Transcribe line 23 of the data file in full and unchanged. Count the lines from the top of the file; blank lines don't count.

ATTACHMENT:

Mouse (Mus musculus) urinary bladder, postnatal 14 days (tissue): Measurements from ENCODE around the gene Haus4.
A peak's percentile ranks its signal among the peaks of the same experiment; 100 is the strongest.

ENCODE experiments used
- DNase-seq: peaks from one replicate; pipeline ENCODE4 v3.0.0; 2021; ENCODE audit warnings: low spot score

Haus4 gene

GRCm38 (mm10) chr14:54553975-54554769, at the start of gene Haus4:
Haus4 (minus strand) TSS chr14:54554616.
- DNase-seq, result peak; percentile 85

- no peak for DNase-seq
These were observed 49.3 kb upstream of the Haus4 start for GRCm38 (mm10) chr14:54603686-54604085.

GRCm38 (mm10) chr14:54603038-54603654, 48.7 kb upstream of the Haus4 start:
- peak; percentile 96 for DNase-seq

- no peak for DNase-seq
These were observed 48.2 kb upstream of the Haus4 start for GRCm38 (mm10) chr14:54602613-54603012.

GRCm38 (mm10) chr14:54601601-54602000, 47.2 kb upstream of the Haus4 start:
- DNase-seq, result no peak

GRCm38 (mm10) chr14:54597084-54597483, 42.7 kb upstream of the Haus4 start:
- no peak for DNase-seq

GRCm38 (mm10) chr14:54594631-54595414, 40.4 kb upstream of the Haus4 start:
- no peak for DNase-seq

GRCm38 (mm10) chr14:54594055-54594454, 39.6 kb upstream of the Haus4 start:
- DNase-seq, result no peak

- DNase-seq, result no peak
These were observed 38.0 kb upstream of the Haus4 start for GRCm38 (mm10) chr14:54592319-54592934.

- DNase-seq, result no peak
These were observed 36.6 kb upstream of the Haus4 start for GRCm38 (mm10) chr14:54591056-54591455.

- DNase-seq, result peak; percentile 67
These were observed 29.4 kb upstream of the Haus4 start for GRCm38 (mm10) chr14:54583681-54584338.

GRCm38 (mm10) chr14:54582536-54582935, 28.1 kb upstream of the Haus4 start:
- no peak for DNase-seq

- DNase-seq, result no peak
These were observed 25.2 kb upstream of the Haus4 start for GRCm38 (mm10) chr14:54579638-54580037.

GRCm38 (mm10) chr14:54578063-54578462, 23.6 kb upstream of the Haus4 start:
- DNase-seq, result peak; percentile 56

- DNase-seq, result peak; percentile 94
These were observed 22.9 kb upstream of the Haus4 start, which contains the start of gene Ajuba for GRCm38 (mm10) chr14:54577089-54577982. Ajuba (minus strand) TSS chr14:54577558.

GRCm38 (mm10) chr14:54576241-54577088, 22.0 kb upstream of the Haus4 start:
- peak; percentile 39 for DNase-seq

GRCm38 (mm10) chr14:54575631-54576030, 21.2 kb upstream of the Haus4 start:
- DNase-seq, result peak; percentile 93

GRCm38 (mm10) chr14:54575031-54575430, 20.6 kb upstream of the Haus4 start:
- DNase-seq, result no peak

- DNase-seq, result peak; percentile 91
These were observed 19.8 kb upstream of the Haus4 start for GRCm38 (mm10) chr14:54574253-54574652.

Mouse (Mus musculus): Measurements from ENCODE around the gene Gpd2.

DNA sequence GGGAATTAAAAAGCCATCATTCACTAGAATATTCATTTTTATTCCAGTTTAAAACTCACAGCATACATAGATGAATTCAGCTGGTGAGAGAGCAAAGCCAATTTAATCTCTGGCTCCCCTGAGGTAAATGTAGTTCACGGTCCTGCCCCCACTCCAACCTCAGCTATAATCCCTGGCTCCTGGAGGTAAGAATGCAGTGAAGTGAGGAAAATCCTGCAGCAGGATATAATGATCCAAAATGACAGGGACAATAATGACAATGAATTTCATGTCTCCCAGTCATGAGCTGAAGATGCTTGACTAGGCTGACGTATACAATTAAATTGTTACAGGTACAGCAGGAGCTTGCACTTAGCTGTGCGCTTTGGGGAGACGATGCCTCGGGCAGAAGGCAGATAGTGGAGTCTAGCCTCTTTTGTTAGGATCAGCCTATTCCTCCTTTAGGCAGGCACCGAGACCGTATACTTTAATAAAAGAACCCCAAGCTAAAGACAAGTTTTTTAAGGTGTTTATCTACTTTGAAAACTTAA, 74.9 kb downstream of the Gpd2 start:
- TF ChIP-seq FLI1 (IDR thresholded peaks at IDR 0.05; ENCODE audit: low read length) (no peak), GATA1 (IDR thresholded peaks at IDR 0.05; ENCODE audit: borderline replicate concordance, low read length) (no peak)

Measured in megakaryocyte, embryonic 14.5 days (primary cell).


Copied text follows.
- DNase-seq, result no peak